WASHINGTON, D.C. – Today, U.S. Senators Sherrod Brown (D-OH), Chairman of the Senate Committee on Banking, Housing, and Urban Affairs, Raphael Warnock (D-GA), and John Fetterman (D-PA) urged Consumer Financial Protection Bureau (CFPB) Director Rohit Chopra to monitor the risks posed by “buy now, pay later” (BNPL) products which let consumers pay off certain purchases over several weeks. In a letter to Chopra, the Senators urged the Director to monitor BNPL products as consumers significantly increase their use during the holiday season. The letter comes after Director Chopra mentioned that the CFPB is monitoring BNPL products at a Banking, Housing and Urban Affairs Committee hearing last month.
“While BNPL might provide some consumers with helpful flexibility, it also presents new risks that the CFPB should continue to monitor and guard against, especially in light of the significant increase in the use of BNPL during the holiday season…. The CFPB must ensure that BNPL does not become a method to take advantage of struggling consumers,” the Senators wrote.
Senator Brown has previously urged the CFPB to strengthen oversight of BNPL products and hosted consumers for a listening session about their experiences with new financial products, including BNPL.
You can read the full letter here and below:
Dear Director Chopra:
At the Senate Banking Committee’s semi-annual Consumer Financial Protection Bureau (CFPB) oversight hearing last month, you noted that you were monitoring “buy now, pay later” (BNPL) products. We urge you to continue focusing on this increasingly popular form of consumer credit and use the full range of your authority to ensure that it is not used to prey upon consumers. While BNPL might provide some consumers with helpful flexibility, it also presents new risks that the CFPB should continue to monitor and guard against, especially in light of the significant increase in the use of BNPL during the holiday season.
A typical BNPL loan allows a consumer to split the cost of a purchase across four installments, repayable every two weeks. BNPL is typically used for online purchases in the range of $50 to $1,000. If all goes well for the consumer and they can meet all installments, BNPL usually incurs no interest and no fees. However, BNPL may be structured to encourage consumers to purchase more and take on more debt. Unfortunately, consumers can overextend their finances in a short period of time, making the BNPL debt unmanageable.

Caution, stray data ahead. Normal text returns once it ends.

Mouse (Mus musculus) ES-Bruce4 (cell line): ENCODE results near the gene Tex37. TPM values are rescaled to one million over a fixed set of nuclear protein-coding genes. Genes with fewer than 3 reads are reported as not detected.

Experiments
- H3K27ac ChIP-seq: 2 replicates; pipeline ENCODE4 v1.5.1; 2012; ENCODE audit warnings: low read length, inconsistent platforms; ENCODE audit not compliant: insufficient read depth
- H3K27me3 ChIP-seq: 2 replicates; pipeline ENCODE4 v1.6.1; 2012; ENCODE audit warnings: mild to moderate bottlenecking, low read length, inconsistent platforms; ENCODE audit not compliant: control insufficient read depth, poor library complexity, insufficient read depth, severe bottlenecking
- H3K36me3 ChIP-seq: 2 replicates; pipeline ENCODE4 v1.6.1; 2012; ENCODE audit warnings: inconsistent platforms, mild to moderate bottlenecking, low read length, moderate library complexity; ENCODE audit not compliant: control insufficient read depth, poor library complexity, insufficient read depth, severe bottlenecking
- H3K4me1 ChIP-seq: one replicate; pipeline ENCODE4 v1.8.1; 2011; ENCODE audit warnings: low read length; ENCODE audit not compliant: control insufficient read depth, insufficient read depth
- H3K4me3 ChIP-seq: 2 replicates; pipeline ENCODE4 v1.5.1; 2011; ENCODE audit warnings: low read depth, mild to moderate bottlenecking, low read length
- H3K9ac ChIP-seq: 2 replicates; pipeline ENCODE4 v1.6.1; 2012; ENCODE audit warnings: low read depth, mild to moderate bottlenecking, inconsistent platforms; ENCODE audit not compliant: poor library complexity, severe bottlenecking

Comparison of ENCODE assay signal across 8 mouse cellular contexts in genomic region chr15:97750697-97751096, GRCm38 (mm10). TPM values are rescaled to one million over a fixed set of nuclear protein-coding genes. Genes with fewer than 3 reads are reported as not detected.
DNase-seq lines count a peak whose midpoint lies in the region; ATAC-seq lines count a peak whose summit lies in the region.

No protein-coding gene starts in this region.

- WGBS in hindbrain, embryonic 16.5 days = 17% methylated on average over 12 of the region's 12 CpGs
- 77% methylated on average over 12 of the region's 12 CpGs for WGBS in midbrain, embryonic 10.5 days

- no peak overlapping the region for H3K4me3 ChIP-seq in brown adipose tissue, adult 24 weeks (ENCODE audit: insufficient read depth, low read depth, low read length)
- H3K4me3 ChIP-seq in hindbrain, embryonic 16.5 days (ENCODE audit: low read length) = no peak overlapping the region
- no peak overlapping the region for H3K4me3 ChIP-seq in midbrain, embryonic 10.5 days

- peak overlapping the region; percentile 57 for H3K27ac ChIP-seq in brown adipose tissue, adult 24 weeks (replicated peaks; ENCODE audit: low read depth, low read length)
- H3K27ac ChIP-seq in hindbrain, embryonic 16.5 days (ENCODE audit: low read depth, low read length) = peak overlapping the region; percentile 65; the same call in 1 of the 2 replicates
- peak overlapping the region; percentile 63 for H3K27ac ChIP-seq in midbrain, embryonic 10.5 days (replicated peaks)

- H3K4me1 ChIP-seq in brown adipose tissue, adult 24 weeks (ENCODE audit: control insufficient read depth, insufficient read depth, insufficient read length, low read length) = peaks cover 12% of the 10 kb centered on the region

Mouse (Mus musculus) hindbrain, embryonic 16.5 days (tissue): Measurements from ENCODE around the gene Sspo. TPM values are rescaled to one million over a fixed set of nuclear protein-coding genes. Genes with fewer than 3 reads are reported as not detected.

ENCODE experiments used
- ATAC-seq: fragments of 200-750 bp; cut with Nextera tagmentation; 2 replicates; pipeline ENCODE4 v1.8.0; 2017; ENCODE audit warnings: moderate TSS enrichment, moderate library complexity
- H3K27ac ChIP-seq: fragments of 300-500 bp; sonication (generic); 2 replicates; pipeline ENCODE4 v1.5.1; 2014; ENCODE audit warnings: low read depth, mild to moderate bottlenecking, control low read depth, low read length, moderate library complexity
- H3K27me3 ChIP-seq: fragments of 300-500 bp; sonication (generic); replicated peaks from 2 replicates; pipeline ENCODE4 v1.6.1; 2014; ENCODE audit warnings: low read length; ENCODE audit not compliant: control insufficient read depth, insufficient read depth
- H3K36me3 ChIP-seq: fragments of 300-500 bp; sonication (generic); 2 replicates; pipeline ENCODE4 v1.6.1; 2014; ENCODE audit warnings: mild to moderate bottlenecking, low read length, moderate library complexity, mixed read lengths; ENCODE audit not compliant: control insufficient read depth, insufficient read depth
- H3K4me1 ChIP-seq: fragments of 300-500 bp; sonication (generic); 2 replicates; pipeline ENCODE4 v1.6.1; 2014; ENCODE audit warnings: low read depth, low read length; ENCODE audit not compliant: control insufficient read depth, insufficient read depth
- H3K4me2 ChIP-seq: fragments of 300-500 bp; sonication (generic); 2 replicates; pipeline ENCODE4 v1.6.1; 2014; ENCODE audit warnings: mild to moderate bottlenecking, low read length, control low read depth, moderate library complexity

This year, as the holiday season progresses, the use of BNPL has surged. In November 2023, consumers used BNPL credit to spend $8.3 billion online, an increase of 17 percent from the same period in 2022. At the same time, reports indicate that American households savings are down and many of them are struggling to repay elevated credit card, auto, and other debts. The increased use of BNPL and the debt burden being carried by the typical holiday BNPL customer make it all the more important that consumers are protected during the holiday season, whether they finance their holiday shopping using a credit card or BNPL loan.
These trends should make us cautious about BNPL use. Research suggests that BNPL tends to be used among people with lower incomes, lower credit scores, and higher rates of delinquency on other debt. These are Americans who can least afford the potentially harmful aspects of BNPL, such as forced autopay, shoddy dispute resolution practices, negative information in their credit reports, and late fees. The CFPB must ensure that BNPL does not become a method to take advantage of struggling consumers.
We are concerned that, after the holiday season is over and the bill comes due, consumers will continue struggling with BNPL products. I appreciate your longstanding attentiveness to this issue, and I urge you to use your full regulatory and supervisory authority to protect Americans against any potential harms.